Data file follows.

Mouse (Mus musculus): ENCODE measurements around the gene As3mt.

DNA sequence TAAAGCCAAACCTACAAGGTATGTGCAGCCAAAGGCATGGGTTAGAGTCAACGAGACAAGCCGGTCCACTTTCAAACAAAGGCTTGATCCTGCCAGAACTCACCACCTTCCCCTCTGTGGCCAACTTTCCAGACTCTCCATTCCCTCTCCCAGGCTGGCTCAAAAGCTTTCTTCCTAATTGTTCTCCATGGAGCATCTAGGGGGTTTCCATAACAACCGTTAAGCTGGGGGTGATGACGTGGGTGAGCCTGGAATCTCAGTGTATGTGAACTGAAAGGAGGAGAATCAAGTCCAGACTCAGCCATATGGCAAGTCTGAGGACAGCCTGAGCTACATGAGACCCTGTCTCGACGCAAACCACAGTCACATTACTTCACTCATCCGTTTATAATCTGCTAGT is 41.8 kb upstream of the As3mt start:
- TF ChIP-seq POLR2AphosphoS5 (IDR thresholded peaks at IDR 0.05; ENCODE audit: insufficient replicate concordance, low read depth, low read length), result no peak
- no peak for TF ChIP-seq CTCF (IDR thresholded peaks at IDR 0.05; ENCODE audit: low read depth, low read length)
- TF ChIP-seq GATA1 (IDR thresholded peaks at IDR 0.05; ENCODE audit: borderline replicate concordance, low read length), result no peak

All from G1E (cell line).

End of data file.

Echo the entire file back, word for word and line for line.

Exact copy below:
Mouse (Mus musculus): ENCODE measurements around the gene As3mt.

DNA sequence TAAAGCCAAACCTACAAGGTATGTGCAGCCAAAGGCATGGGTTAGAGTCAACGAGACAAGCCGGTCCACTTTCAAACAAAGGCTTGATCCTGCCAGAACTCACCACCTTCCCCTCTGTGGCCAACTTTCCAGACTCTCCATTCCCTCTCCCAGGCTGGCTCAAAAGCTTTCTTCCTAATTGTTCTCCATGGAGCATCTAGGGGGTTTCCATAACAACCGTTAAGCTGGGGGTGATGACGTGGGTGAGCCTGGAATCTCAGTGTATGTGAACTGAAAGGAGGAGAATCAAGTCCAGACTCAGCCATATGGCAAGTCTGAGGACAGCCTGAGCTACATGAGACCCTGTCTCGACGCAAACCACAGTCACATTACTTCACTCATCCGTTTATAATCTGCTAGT is 41.8 kb upstream of the As3mt start:
- TF ChIP-seq POLR2AphosphoS5 (IDR thresholded peaks at IDR 0.05; ENCODE audit: insufficient replicate concordance, low read depth, low read length), result no peak
- no peak for TF ChIP-seq CTCF (IDR thresholded peaks at IDR 0.05; ENCODE audit: low read depth, low read length)
- TF ChIP-seq GATA1 (IDR thresholded peaks at IDR 0.05; ENCODE audit: borderline replicate concordance, low read length), result no peak

All from G1E (cell line).